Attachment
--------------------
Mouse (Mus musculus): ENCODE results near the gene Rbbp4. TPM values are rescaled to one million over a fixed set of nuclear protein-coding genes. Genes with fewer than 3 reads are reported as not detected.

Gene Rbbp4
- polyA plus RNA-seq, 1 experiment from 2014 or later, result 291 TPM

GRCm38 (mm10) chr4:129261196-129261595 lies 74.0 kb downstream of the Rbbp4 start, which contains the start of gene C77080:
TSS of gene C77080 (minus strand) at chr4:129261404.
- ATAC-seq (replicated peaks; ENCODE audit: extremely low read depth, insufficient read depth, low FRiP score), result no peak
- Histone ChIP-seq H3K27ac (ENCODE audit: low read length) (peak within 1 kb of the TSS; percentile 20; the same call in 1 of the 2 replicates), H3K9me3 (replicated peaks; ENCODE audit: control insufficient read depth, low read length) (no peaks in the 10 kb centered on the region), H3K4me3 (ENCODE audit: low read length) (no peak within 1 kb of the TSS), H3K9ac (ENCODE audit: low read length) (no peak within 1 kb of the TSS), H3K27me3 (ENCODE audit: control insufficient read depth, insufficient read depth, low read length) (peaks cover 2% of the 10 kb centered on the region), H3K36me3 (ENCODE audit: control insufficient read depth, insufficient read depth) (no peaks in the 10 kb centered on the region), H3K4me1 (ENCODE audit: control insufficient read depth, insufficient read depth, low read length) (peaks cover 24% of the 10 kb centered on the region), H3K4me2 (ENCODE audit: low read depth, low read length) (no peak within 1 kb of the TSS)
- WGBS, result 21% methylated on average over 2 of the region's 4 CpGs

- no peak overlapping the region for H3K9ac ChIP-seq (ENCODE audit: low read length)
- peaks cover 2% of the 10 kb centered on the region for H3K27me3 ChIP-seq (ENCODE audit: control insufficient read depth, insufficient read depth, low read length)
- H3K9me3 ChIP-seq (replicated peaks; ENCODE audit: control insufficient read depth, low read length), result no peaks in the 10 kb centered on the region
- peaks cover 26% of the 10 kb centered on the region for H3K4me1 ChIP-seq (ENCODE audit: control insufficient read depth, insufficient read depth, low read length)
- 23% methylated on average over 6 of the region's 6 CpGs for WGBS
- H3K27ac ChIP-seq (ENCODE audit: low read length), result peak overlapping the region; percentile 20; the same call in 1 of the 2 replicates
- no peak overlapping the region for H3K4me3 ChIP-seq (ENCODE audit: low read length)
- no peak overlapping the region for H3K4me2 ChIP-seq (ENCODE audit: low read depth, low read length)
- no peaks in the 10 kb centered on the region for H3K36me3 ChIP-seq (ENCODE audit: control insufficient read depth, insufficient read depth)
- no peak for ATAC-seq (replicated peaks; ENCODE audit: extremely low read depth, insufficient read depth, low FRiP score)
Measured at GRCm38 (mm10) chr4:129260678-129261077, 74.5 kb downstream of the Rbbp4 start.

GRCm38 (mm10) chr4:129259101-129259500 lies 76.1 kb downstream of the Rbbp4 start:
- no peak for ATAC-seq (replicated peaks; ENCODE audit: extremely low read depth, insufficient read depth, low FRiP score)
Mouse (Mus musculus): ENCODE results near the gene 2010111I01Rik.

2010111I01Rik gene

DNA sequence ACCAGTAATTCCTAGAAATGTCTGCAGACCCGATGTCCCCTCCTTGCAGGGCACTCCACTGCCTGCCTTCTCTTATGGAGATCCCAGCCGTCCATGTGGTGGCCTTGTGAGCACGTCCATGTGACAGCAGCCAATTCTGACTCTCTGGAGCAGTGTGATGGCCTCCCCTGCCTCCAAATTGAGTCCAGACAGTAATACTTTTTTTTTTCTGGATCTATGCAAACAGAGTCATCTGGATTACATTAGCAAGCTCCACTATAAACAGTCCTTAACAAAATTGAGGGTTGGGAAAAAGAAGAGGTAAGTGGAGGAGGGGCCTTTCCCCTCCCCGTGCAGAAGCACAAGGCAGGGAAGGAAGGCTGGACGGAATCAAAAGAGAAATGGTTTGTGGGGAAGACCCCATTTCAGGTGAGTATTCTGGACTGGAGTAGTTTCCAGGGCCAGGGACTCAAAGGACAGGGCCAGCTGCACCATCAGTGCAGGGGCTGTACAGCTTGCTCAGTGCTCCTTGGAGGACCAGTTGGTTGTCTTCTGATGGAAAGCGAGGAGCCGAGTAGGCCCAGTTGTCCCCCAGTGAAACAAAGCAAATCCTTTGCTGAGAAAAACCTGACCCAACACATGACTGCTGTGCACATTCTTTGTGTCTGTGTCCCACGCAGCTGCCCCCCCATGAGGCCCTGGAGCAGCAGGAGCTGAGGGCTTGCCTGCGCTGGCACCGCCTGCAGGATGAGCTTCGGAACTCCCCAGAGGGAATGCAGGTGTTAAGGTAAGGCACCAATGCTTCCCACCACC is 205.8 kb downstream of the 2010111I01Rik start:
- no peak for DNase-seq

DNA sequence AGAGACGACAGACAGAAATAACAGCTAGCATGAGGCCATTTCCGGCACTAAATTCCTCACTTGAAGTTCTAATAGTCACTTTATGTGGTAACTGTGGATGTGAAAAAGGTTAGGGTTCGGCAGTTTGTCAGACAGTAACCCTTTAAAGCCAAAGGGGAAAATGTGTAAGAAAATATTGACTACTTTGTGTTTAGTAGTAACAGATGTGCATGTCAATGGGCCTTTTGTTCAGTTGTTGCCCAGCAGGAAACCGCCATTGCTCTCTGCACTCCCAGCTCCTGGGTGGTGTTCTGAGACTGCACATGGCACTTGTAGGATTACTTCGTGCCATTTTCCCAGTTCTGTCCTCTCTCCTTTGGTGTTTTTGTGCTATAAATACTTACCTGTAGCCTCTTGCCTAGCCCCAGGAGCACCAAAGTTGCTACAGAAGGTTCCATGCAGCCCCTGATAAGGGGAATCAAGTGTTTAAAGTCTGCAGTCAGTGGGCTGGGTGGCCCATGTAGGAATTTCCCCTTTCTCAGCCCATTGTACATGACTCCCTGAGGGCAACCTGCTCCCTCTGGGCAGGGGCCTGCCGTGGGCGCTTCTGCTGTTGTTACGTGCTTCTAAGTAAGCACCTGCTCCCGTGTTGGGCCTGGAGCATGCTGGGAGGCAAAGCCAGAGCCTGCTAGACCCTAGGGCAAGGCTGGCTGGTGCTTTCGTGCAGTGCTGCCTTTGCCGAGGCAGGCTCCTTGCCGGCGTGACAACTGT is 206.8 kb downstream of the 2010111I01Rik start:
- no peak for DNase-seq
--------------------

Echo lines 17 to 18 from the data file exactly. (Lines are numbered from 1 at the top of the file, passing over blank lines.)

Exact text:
- no peaks in the 10 kb centered on the region for H3K36me3 ChIP-seq (ENCODE audit: control insufficient read depth, insufficient read depth)
- no peak for ATAC-seq (replicated peaks; ENCODE audit: extremely low read depth, insufficient read depth, low FRiP score)